Despite intensive research, evidence regarding the association between personality traits, social connectedness, and academic stress and performance focusing on college students remained limited and inconsistent. On the one hand, most studies targeted a larger population rather than focusing on university communities. On the other hand, academic stress and performance were measured inconsistently, resulting in possible differences among findings. In addition, the role of different personality traits and social connectedness was not fully depicted in terms of academic development (Nechita et al., 2015). These limitations indicated a need for further research to confirm these proposed associations.
This study aimed to investigate the association between social connectedness, personality traits of neuroticism, and student stress among universities community. Based on current literature, the hypotheses were induced that 1) high social connectedness among college students is associated with a lower level of academic stress, and that 2) individuals with low neuroticism will experience a lower level of academic stress.
590 student participants studying at RMIT University were recruited for data collection. However, with inclusion criteria of being in the first year of university, only data of 410 individuals were included for analysis. Among these 410 individuals, 96 of them were males, contributing to 23.4% of total sample. The remaining 314 individuals were females, contributing to 76.6% of total sample. On average, participants shared a mean age of 20.16 years (SD = 4.73), ranging from 17 years old to 51 years old. Within this sample of 410 participants, 349 of them (85.1% of total sample) was pursuing Psychology as their major, while the remaining 61 participants (14.9% of total sample) was enrolled in other majors. Participation was voluntary, yet it formed the primary assessment for completion of course of Principles of Psychology.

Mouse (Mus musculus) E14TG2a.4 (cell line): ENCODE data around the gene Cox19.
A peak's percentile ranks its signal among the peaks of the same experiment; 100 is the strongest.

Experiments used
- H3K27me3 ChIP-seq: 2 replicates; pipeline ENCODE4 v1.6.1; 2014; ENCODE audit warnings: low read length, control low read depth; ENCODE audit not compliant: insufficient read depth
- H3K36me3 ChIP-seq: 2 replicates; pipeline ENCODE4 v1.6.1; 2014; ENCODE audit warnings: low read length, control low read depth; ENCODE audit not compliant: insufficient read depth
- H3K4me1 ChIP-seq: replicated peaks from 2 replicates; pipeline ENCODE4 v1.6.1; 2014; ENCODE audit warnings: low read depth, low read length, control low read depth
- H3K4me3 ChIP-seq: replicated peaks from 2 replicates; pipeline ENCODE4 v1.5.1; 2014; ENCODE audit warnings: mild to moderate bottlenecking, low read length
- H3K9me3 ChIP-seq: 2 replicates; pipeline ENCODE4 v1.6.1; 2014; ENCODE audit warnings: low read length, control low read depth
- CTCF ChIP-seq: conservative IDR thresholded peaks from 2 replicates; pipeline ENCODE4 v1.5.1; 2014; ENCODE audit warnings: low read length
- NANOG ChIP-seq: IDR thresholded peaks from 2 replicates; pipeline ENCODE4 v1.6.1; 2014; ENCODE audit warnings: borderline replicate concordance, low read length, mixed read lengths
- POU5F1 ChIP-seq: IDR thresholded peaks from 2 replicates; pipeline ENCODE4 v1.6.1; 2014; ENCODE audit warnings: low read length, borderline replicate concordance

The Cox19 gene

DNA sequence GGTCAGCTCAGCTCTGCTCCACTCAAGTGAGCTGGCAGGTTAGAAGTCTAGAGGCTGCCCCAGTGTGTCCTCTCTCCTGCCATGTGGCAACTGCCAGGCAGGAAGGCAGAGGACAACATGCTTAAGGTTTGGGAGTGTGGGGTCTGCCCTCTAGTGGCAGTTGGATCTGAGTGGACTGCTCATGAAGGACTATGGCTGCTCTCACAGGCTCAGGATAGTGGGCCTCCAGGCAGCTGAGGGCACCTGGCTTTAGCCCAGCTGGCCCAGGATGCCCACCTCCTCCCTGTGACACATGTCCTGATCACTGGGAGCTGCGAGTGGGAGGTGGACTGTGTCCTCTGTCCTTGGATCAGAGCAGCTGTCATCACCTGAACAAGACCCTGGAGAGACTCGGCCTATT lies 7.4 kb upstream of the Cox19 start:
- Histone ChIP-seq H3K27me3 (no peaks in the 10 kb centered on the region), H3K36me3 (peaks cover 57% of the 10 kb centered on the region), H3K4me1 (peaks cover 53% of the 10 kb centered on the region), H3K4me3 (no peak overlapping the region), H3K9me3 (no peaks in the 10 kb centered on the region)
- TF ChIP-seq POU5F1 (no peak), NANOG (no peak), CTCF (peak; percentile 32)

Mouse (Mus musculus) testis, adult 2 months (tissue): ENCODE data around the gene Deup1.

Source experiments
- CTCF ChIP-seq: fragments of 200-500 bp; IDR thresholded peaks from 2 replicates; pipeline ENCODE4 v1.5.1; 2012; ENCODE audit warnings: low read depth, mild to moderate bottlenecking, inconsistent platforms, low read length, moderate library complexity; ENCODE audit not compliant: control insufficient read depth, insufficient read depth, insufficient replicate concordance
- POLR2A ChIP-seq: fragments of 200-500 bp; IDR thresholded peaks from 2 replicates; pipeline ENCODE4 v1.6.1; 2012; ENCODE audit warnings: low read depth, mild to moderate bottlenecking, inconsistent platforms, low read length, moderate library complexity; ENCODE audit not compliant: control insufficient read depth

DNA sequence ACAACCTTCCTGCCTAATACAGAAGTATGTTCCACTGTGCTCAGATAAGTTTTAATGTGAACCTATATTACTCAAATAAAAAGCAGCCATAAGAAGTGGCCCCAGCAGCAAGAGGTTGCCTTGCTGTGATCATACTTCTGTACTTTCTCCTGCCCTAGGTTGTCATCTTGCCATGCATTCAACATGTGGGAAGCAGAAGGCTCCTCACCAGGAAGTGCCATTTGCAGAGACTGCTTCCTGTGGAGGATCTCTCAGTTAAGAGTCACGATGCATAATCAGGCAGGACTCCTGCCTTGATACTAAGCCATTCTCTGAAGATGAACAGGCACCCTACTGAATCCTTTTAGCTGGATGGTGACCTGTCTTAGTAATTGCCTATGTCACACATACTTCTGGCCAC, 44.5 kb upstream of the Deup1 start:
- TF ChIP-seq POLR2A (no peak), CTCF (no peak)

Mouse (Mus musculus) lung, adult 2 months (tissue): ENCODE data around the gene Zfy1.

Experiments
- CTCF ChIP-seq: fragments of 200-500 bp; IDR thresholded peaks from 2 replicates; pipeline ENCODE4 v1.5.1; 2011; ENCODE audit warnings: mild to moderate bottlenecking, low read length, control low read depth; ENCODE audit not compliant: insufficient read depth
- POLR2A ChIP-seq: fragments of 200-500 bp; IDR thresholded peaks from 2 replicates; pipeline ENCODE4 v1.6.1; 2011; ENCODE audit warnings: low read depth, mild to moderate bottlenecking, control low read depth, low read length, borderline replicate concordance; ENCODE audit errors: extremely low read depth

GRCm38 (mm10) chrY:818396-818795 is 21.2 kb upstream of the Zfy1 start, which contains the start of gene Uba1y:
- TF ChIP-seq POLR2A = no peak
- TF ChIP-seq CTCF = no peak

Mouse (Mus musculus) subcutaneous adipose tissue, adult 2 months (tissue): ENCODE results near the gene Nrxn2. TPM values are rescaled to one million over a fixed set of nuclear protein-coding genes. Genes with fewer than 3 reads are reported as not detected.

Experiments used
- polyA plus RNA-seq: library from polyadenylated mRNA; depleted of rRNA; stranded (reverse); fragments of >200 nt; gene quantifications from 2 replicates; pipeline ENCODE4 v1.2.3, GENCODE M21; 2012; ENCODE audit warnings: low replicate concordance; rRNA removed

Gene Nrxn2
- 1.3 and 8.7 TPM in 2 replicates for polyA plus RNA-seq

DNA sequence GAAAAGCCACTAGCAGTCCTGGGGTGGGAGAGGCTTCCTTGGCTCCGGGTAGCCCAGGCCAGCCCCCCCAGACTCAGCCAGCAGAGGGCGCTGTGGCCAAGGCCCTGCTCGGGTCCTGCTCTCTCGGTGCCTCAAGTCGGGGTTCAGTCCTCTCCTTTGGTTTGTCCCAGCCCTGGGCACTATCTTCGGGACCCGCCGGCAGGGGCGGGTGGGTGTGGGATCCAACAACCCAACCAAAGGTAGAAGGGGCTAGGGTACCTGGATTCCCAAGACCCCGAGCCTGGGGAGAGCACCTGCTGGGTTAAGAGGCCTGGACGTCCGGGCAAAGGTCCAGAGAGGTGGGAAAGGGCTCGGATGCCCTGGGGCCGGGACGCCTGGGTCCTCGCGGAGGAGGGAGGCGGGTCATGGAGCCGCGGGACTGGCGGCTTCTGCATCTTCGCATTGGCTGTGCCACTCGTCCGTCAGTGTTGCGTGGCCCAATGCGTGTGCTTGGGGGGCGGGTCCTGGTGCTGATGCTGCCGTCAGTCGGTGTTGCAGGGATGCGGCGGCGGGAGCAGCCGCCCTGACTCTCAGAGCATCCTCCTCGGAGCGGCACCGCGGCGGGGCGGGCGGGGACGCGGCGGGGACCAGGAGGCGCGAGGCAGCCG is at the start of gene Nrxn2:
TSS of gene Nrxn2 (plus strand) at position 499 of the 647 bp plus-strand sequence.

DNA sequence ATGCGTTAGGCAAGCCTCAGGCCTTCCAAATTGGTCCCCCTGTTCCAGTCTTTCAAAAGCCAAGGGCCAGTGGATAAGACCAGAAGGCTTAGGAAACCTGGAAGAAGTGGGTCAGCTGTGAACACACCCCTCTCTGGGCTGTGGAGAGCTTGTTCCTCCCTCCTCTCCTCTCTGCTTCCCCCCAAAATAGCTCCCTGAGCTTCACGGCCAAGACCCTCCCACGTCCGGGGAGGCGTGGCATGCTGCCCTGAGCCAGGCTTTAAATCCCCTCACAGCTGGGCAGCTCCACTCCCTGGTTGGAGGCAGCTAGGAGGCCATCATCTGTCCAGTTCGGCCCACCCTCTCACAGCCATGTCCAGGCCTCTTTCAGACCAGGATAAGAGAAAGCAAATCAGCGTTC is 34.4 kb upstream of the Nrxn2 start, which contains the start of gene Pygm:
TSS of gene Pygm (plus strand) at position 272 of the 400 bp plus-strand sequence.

An online questionnaire was provided for participants to complete. 6 questions were asked regarding their demographic information, including age, sex, classification/years of study at college, and majors of current degree. Another series of scales were listed to assess participants’ personality traits, social connectedness, and university stress.
The Social Connectedness Scale – Revised was utilized to measure social connectedness (Lee et al., 2001). The scale consisted of 20 items evaluating different aspects of social life to assess the level of social connectedness of individuals with their community and society. 20 statements were listed, such as “I feel comfortable in the presence of strangers”, which were then rated by participants using Likert scale, with 1 as strongly disagree and 6 as strongly agree.
The OCEANIC-BFI, standing for Openness, Conscientiousness Extraversion Agreeableness Neuroticism Index Condense, was adopted for assessment of participants’ personality traits (Schulze and Roberts, 2006). The scale consisted of 45 behavioral tendencies that participants had to self-evaluate using Likert scale, with 1 as never and 6 as always. The scale analyzed these tendencies using the Five-Factor Model to identify participants’ levels in each personality traits.
Finally, the University Stress Scale was used for stress measure (Stallman and Hurst, 2016). This scale was a 21-item scale identifying 21 different possible stressors affecting students’ experience at the university. Examples of these stressors included academic/coursework demands or university/college environment, and the stressors also covered other possibilities, both physical and mental issues. Participants could evaluate the impact of each stressor using a 4-point Likert scale, with 1 as not at all and 4 as constantly.